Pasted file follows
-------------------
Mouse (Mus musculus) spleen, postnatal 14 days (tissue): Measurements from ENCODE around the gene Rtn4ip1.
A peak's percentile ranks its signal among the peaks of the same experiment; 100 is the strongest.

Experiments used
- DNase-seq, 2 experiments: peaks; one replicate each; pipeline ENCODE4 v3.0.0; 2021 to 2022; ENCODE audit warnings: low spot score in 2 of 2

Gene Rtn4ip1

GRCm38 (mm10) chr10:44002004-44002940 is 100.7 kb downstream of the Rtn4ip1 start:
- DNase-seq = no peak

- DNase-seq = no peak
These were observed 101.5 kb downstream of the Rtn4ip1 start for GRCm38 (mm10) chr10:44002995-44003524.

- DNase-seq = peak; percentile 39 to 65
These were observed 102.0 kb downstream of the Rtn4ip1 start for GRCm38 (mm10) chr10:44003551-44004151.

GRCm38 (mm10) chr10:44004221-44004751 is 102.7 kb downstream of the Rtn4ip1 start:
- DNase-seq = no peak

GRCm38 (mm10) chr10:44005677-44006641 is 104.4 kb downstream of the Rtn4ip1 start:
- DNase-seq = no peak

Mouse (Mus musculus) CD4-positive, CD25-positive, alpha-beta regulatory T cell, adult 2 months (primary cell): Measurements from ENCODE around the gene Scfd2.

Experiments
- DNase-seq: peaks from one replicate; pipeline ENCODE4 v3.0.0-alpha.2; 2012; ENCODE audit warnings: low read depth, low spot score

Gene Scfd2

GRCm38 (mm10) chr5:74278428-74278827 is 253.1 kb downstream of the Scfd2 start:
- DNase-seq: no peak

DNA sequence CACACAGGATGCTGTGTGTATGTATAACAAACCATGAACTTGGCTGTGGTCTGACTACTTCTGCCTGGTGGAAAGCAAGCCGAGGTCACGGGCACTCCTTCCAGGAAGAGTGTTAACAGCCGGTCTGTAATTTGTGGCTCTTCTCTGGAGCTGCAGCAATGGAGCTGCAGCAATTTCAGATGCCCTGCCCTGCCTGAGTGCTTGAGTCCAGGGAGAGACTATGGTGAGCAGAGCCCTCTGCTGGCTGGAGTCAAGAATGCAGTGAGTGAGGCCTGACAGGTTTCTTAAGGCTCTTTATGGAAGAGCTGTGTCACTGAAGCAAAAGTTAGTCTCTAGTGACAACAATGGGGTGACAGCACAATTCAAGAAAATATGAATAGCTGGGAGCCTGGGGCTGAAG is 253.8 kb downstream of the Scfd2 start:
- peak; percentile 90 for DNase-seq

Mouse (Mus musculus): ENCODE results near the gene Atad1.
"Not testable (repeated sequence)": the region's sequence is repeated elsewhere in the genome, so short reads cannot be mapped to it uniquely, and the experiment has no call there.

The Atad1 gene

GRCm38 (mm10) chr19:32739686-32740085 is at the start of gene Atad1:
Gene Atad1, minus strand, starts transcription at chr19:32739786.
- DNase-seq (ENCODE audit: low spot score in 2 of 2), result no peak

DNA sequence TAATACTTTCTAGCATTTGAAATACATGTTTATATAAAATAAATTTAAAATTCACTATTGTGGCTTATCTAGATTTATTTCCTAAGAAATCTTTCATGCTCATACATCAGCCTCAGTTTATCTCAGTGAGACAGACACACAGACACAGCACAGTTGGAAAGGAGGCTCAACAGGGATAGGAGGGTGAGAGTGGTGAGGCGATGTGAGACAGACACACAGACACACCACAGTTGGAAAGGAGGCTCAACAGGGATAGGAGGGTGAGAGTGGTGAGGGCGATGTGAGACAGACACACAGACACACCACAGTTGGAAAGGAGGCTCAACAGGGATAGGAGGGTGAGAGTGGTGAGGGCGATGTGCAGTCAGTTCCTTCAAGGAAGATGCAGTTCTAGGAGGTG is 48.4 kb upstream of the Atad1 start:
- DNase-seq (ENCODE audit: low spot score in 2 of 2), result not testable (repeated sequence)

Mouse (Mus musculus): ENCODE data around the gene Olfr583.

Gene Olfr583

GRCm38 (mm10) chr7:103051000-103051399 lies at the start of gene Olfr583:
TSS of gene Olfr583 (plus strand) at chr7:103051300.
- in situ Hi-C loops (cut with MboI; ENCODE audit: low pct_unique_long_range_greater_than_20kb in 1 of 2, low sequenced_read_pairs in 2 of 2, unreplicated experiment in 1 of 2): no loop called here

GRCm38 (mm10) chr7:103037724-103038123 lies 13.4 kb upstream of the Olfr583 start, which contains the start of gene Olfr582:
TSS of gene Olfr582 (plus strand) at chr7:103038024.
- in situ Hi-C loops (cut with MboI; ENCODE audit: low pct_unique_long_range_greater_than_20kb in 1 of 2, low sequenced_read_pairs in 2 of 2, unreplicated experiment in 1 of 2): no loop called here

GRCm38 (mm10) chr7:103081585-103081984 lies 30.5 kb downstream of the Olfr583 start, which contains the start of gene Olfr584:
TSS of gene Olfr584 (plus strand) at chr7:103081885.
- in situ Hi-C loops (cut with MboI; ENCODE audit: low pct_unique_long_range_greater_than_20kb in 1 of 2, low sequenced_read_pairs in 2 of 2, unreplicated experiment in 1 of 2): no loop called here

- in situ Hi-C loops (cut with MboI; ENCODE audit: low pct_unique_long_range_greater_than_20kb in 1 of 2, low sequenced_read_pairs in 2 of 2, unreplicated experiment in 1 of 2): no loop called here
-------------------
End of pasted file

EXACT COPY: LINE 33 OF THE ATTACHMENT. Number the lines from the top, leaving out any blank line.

Gene Olfr583